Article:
First up though, the basic concept. The term Café Racer, for the unfamiliar, refers to a genre of slick, stripped-down motorbike that rockers used back in the 60s to roar along the country roads around London, stopping off at cafés and bars on the way. In yachting terms, Café Racer has usually been applied to day sailers in the 25’-35’ size bracket and points to a genre of yacht that is fast and stylish with minimal accommodation. The 68’ is therefore unusual simply by merit of taking this concept and doing it on a grand scale. The company commissioned Mallorca-based naval architect Javier Jaudenes to draw up the lines, with interior design for hull number one by Design Unlimited. This team had already enjoyed success with designs such as the 108’ cruiser/racer WinWin – a design that incorporated sustainable cork insulation in the hull – a notable sustainable feature taken up with aplomb in Pink Gin Verde. Yet what is also notable with this boat is how few direct rivals there are in the field. The ClubSwan 50’ and 80’ sit either side of this size bracket and require big crews, while yachts such as the ICE 70’ and Advanced 68’ and now Y Yachts 75’ Breeze are much more tailored to longer-range fast cruising. The ‘unplug and play’ fun weekender concept is, by and large, unique to Baltic in this size bracket.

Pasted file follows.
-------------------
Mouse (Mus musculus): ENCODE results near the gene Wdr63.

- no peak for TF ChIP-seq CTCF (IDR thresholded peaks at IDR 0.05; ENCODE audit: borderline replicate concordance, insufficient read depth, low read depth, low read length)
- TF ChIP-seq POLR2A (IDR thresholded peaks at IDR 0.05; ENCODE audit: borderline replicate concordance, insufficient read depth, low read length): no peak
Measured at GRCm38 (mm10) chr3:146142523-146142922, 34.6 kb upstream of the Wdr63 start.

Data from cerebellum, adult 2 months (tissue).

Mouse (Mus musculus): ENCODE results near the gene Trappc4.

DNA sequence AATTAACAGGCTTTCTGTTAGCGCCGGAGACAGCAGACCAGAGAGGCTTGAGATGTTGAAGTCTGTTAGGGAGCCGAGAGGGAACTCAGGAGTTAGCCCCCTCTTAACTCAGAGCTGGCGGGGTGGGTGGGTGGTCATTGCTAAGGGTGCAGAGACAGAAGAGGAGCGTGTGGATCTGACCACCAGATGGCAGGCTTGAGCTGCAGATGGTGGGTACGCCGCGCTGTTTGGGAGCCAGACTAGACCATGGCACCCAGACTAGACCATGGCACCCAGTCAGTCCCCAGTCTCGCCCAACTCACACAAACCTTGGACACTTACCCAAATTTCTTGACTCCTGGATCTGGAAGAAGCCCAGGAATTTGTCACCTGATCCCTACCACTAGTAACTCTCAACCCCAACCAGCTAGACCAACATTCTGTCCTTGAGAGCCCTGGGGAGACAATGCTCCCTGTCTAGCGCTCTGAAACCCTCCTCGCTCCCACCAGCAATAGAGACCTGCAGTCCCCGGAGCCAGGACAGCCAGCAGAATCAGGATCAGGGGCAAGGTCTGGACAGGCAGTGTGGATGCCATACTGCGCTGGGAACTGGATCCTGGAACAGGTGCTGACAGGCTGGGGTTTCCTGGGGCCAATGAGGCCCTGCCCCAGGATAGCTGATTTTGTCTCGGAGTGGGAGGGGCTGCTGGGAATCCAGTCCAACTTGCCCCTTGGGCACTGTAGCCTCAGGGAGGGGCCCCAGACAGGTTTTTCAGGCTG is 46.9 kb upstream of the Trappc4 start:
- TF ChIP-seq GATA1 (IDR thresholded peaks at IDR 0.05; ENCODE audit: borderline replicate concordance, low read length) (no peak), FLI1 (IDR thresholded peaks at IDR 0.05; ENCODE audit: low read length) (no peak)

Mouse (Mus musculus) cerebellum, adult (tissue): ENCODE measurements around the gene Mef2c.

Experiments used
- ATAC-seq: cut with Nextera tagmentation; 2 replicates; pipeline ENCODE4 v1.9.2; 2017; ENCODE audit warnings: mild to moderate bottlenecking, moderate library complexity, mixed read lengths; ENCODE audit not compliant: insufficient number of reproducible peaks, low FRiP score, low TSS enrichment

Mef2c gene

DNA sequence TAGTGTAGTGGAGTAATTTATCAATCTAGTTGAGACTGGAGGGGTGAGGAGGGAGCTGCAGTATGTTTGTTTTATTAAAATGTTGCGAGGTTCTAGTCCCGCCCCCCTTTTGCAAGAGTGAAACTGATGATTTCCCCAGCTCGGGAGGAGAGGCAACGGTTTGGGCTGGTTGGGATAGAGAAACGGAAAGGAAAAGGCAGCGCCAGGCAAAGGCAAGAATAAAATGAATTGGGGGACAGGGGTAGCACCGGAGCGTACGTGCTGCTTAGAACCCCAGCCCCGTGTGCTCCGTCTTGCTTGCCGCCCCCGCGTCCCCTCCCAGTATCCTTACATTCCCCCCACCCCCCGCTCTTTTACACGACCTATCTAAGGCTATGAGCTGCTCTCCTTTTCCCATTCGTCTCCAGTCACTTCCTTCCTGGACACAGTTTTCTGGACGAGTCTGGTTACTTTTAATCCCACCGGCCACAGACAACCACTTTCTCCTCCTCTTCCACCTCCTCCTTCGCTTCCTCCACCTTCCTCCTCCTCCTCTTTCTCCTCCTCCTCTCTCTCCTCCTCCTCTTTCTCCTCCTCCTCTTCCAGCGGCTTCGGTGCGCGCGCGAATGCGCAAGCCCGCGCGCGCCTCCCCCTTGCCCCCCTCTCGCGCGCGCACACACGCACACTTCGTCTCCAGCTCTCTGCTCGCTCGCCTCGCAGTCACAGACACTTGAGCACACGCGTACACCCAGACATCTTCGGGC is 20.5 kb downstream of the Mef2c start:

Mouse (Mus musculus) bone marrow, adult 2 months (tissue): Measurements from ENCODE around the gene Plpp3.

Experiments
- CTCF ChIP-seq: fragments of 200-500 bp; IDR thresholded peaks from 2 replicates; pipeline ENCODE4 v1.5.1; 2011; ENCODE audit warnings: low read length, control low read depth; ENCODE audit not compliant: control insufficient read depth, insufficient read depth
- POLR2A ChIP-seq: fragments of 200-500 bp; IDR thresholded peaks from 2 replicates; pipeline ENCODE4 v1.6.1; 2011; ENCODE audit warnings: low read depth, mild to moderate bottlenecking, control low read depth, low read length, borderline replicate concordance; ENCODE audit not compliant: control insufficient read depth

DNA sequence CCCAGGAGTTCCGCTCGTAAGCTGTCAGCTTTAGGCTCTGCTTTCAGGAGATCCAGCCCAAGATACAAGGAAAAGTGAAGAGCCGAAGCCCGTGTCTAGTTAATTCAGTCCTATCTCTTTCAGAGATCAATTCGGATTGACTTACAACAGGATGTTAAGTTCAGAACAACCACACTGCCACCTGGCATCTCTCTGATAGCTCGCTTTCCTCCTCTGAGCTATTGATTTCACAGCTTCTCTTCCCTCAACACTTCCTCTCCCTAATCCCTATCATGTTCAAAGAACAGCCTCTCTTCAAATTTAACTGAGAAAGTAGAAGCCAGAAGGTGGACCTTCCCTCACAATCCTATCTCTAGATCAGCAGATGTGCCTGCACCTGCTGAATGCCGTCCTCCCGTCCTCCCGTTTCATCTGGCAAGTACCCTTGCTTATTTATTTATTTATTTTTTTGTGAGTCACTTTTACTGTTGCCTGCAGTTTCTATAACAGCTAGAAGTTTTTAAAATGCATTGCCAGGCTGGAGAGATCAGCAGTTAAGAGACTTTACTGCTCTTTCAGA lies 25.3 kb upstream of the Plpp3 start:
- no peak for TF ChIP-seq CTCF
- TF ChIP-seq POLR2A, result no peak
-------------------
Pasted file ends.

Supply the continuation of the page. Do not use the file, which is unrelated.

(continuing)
The 68’ presented specific challenges in that it had to be fast and powerful but also easily handled. Weight was therefore kept to a minimum and out of the ends of the boat. In terms of hull form, maximum length is on the waterline thanks to a vertical transom and dreadnought bow. The hull profile is low and purposeful with inverted sheer, while below the waterline the hull features moderate rocker and a deep, T-shaped keel on a very narrow foil. In keeping with many modern designs, the beam is generous and pulled right back to the transom but the waterlines are relatively fine with the hull flaring out, significantly above the waterline to provide extra power when heeled over, while keeping the wetted surface area low in light airs. Styling is sleek and the coachroof is low, wedge-shaped and bedecked with solar panels. The interior is perhaps not as stripped out as the Café Racer moniker suggests and both boats provide room for an owners’ suite, crew quarters, plus a well appointed galley. Significant use of lightweight, cored panels with veneer ensures that weight is kept to a minimum.